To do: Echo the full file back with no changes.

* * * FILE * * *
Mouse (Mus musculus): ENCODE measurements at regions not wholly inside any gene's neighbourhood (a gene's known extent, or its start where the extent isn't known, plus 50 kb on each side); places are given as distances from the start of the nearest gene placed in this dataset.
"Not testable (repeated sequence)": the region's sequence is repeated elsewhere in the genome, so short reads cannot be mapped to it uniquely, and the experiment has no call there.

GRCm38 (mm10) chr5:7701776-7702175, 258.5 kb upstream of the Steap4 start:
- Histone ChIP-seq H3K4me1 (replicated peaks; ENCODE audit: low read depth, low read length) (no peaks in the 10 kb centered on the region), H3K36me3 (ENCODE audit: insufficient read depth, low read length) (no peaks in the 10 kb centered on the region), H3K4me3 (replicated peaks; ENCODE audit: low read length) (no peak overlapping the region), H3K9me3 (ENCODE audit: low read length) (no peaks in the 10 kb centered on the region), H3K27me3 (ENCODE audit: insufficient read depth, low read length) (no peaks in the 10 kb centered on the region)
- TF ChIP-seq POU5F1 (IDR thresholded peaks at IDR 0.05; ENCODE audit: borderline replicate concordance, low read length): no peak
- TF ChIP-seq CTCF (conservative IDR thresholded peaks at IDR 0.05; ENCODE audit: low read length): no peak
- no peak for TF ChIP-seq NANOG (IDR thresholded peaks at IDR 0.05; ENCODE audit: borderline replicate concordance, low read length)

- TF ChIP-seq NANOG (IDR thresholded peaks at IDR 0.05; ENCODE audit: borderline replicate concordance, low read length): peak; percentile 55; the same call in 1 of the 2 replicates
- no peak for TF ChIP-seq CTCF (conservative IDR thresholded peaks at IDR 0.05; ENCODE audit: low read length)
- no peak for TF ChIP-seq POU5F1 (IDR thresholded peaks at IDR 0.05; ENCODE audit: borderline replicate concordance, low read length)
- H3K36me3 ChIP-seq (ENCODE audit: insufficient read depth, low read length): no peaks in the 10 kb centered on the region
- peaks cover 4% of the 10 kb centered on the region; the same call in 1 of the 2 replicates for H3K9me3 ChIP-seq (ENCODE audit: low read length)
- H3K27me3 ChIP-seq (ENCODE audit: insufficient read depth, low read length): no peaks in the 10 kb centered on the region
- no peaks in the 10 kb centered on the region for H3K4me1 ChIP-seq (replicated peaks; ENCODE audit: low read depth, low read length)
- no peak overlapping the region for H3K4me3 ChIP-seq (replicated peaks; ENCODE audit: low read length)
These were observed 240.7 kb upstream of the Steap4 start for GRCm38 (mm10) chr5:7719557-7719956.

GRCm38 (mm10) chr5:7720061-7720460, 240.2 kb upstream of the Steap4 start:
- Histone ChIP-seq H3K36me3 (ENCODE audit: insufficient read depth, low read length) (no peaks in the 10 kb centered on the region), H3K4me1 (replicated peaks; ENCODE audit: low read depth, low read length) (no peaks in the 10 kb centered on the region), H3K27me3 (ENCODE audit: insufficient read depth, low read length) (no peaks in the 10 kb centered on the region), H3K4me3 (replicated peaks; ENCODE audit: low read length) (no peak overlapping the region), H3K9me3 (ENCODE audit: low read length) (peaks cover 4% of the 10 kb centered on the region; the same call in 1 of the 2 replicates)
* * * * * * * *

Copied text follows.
Mouse (Mus musculus): ENCODE measurements at regions not wholly inside any gene's neighbourhood (a gene's known extent, or its start where the extent isn't known, plus 50 kb on each side); places are given as distances from the start of the nearest gene placed in this dataset.
"Not testable (repeated sequence)": the region's sequence is repeated elsewhere in the genome, so short reads cannot be mapped to it uniquely, and the experiment has no call there.

GRCm38 (mm10) chr5:7701776-7702175, 258.5 kb upstream of the Steap4 start:
- Histone ChIP-seq H3K4me1 (replicated peaks; ENCODE audit: low read depth, low read length) (no peaks in the 10 kb centered on the region), H3K36me3 (ENCODE audit: insufficient read depth, low read length) (no peaks in the 10 kb centered on the region), H3K4me3 (replicated peaks; ENCODE audit: low read length) (no peak overlapping the region), H3K9me3 (ENCODE audit: low read length) (no peaks in the 10 kb centered on the region), H3K27me3 (ENCODE audit: insufficient read depth, low read length) (no peaks in the 10 kb centered on the region)
- TF ChIP-seq POU5F1 (IDR thresholded peaks at IDR 0.05; ENCODE audit: borderline replicate concordance, low read length): no peak
- TF ChIP-seq CTCF (conservative IDR thresholded peaks at IDR 0.05; ENCODE audit: low read length): no peak
- no peak for TF ChIP-seq NANOG (IDR thresholded peaks at IDR 0.05; ENCODE audit: borderline replicate concordance, low read length)

- TF ChIP-seq NANOG (IDR thresholded peaks at IDR 0.05; ENCODE audit: borderline replicate concordance, low read length): peak; percentile 55; the same call in 1 of the 2 replicates
- no peak for TF ChIP-seq CTCF (conservative IDR thresholded peaks at IDR 0.05; ENCODE audit: low read length)
- no peak for TF ChIP-seq POU5F1 (IDR thresholded peaks at IDR 0.05; ENCODE audit: borderline replicate concordance, low read length)
- H3K36me3 ChIP-seq (ENCODE audit: insufficient read depth, low read length): no peaks in the 10 kb centered on the region
- peaks cover 4% of the 10 kb centered on the region; the same call in 1 of the 2 replicates for H3K9me3 ChIP-seq (ENCODE audit: low read length)
- H3K27me3 ChIP-seq (ENCODE audit: insufficient read depth, low read length): no peaks in the 10 kb centered on the region
- no peaks in the 10 kb centered on the region for H3K4me1 ChIP-seq (replicated peaks; ENCODE audit: low read depth, low read length)
- no peak overlapping the region for H3K4me3 ChIP-seq (replicated peaks; ENCODE audit: low read length)
These were observed 240.7 kb upstream of the Steap4 start for GRCm38 (mm10) chr5:7719557-7719956.

GRCm38 (mm10) chr5:7720061-7720460, 240.2 kb upstream of the Steap4 start:
- Histone ChIP-seq H3K36me3 (ENCODE audit: insufficient read depth, low read length) (no peaks in the 10 kb centered on the region), H3K4me1 (replicated peaks; ENCODE audit: low read depth, low read length) (no peaks in the 10 kb centered on the region), H3K27me3 (ENCODE audit: insufficient read depth, low read length) (no peaks in the 10 kb centered on the region), H3K4me3 (replicated peaks; ENCODE audit: low read length) (no peak overlapping the region), H3K9me3 (ENCODE audit: low read length) (peaks cover 4% of the 10 kb centered on the region; the same call in 1 of the 2 replicates)